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GOV. WISE TO MRS. CHILD
The following is the reply of Governor Wise of Virginia, to the letter of Mrs. Child, expressing sympathy with John Brown, and requesting permission to visit him in prison and nurse him as a sister. Like other sentimental sympathizers, Mrs. Child, after the mischief is done which the impractical wordiness of such has served to instigate, now volunteers a profession of “peace principles.” Gov. Wise disposes of the good lady as follows:
RICHMOND, VA., Oct. 29, 1859.
MADAM: Yours of the 26th was received by me yesterday, and at my earliest leisure I respectfully reply to it, that I will forward the letter for John Brown, a prisoner under our laws, arraigned at the bar of the circuit court for the county of Jefferson, at Charlestown, Va., for the crimes of murder, robbery, and reason, which you ask me to transmit to him. I will comply with your request in the only way which seems to me proper, by enclosing it to the Commonwealth’s attorney, with the request that he will ask the permission of the court to hand it to the prisoner. Brown, the prisoner, is now in the hands of the juciary, not of the Executive of the Commonwealth.
You ask me, further, to allow you to perform the mission “of mother or sister, to dress his wounds and speak soothingly to him.” By this, of course, you mean to be allowed to visit him in his cell, and to minister to him in the officers of humanity. Why should you not be allowed, madam? Virginia and Massachusetts are involved in no civil war, and the constitution which unites them in one confederacy guaranties to you privileges and immunities of a citizen of the United States in the State of Virginia. That constitution I am sworn to support, and am, therefore, bound to protect your privileges and immunities as a citizen of Massachusetts coming into Virginia for any lawful and peaceful purpose. Coming, as you propose, to minister to the captive in prison, you will be met, doubtless, by all our people, not only in a chivalrous, but in a Christian spirit. You have a right to visit Charlestown, Virginia, madam; and your mission being merciful and humane, will not only be allowed, but be respected, if not welcomed. A few unenlightened and inconsiderate persons, fanatical in their modes of thought and action to maintain justice and right, might molest you, or be disposed to do so, and this might suggest the imprudence of risking an experiment upon the peace of a society very much excited by the crimes with whose chief author you seem to sympathise so much; but still, I repeat, your motives and avowed purpose are lawful and peaceful, and I will, as far as I am concerned, do my duty in protecting your rights in our limits.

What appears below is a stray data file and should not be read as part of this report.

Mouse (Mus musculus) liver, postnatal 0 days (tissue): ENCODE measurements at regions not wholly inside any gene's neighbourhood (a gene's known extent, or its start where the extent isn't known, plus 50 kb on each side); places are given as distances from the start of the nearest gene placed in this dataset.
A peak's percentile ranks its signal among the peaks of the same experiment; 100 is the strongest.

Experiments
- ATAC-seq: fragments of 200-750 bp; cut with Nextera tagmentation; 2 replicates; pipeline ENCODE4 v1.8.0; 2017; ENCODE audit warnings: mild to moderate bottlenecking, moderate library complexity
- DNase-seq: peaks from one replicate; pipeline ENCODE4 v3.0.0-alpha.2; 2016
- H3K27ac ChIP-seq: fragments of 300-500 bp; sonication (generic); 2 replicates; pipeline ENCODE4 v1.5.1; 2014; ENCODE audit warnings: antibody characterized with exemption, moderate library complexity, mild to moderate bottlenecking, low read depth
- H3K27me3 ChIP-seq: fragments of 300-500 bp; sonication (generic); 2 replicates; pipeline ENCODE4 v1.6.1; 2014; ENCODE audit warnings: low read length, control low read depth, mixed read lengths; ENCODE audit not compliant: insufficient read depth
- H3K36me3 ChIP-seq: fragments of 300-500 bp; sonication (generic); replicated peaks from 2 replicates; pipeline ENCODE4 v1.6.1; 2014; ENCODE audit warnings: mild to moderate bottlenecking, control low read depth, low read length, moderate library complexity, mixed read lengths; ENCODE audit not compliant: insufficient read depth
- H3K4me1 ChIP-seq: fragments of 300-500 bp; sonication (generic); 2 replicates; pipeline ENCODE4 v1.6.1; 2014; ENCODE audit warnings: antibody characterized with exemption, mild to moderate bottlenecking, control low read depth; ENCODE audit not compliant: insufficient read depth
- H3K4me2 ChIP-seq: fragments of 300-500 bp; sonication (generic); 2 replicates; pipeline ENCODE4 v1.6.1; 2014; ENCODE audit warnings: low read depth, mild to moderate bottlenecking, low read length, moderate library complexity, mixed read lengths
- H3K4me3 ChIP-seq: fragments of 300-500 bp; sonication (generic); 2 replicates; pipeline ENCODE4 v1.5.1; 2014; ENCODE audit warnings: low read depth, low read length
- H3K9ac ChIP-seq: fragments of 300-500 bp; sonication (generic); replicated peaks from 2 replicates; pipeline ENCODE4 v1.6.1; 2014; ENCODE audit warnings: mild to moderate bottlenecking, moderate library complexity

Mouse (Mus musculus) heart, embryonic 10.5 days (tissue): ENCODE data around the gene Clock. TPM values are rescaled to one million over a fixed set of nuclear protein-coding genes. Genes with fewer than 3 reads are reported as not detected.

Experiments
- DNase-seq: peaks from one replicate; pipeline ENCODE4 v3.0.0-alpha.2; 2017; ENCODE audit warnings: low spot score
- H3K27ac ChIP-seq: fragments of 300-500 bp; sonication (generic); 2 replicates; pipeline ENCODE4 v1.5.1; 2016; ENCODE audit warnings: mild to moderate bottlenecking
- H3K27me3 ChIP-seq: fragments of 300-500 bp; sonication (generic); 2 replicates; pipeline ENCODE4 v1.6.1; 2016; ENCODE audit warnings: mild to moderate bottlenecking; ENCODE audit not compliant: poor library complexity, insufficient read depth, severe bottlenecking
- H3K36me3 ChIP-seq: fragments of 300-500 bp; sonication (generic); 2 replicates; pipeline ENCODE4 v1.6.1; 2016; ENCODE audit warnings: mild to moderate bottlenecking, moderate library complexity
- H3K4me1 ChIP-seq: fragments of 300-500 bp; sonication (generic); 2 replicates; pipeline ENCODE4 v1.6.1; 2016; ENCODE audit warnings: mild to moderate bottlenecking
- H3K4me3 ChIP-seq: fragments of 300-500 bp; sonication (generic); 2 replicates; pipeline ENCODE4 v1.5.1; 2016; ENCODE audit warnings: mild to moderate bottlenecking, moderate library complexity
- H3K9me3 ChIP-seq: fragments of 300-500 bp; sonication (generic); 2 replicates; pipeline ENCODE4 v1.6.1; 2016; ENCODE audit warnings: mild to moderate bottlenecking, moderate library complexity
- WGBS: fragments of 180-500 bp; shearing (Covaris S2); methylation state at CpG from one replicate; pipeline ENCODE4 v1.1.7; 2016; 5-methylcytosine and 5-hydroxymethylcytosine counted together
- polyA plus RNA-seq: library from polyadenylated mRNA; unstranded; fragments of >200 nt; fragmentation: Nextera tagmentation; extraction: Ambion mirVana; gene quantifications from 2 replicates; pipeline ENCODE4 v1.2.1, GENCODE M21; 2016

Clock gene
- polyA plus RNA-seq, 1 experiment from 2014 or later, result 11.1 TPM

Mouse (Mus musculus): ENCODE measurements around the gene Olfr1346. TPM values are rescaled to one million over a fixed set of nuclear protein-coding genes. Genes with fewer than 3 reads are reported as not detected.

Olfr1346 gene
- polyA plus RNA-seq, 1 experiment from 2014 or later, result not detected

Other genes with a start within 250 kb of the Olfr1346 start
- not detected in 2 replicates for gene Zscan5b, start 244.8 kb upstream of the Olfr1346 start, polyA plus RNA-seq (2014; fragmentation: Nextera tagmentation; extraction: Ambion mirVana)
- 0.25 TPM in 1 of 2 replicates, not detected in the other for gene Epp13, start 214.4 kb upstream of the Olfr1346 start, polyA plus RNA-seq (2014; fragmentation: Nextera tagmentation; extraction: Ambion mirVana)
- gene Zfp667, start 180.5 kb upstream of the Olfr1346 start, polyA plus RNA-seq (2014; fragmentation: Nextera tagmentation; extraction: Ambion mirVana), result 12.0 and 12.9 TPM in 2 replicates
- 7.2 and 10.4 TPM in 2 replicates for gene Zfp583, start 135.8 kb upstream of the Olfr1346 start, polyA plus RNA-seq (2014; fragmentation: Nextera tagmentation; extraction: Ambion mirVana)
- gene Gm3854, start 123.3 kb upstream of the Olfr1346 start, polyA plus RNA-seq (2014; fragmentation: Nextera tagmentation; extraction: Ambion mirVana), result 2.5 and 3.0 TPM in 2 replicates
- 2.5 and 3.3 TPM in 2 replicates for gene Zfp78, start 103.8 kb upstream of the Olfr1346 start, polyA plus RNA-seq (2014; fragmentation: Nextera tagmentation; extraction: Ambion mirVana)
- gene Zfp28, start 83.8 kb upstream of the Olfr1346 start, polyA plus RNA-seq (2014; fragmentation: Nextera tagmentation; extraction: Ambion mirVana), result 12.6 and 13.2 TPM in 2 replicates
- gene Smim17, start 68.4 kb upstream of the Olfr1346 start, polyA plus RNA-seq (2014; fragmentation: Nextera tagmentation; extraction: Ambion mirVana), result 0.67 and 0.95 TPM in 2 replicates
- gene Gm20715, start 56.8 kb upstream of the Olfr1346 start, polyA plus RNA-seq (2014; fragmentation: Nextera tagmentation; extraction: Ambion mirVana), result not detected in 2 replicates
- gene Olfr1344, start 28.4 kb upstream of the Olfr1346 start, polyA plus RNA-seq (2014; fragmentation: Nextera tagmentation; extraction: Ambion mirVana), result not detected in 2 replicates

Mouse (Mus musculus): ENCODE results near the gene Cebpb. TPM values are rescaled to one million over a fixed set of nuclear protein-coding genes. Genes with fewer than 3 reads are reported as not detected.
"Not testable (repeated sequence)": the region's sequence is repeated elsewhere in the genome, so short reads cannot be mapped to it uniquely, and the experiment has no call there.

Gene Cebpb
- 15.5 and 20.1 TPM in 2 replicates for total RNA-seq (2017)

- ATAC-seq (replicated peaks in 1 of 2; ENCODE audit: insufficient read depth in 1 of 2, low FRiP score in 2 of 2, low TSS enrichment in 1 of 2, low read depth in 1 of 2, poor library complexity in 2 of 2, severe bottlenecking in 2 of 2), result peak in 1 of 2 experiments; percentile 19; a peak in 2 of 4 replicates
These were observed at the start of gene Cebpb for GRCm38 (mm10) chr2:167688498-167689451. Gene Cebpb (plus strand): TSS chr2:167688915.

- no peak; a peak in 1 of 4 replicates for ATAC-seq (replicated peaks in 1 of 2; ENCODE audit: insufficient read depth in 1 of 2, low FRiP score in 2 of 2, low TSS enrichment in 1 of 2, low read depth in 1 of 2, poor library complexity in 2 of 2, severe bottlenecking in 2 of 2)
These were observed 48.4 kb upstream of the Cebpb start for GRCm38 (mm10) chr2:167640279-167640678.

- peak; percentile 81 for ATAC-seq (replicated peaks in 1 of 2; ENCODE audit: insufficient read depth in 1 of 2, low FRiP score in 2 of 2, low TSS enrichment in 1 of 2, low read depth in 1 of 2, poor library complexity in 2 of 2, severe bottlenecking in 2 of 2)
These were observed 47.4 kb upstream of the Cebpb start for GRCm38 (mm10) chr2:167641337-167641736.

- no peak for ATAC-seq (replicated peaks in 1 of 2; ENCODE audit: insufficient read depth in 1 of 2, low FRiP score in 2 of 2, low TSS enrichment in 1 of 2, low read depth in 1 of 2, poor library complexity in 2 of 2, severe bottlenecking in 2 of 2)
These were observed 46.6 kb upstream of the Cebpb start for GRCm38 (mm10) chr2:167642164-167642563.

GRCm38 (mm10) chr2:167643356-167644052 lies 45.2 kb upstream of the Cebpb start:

Virginia and her authorities would be weak indeed – weak in point of folly and weak in point of power – if her State faith and constitutional obligations cannot be redeemed in her own limits to the letter of morality as well as of law. And if her chivalry cannot courteously [illegible] to a prisoner, every arm [illegible] from rescue on the one [illegible] law on the other, will be [illegible] person in Virginia. I could [illegible] even to woman in her walk [illegible] though it be to one whet [illegible] for our moths, sisters, [illegible] We have no sympathy with your sentiments of sympathy [illegible] and are surprised that you were “taken by surprise when news came of Captain Brown’s recent attempt.” His attempt was a natural consequence of your sympathy, and the errors of that sympathy, and the errors of that sympathy ought to make you doubt its virtue from the effect on his conduct. But it is not of this I should speak. When you arrive at Charlestown, if you were to go there, it will be for the court and its officers, the Commonwealth’s attorney, sheriff and jailer, to say whether you many see and wait on the prisoner. But, whether you are thus permitted or not, (and you will be if my advice can prevail.) you may rest assured that he will be humanely, lawfully and mercifully dealt by in prison and on trial.
Repsectfuly, HENRY A. WISE.
L. Maria Child.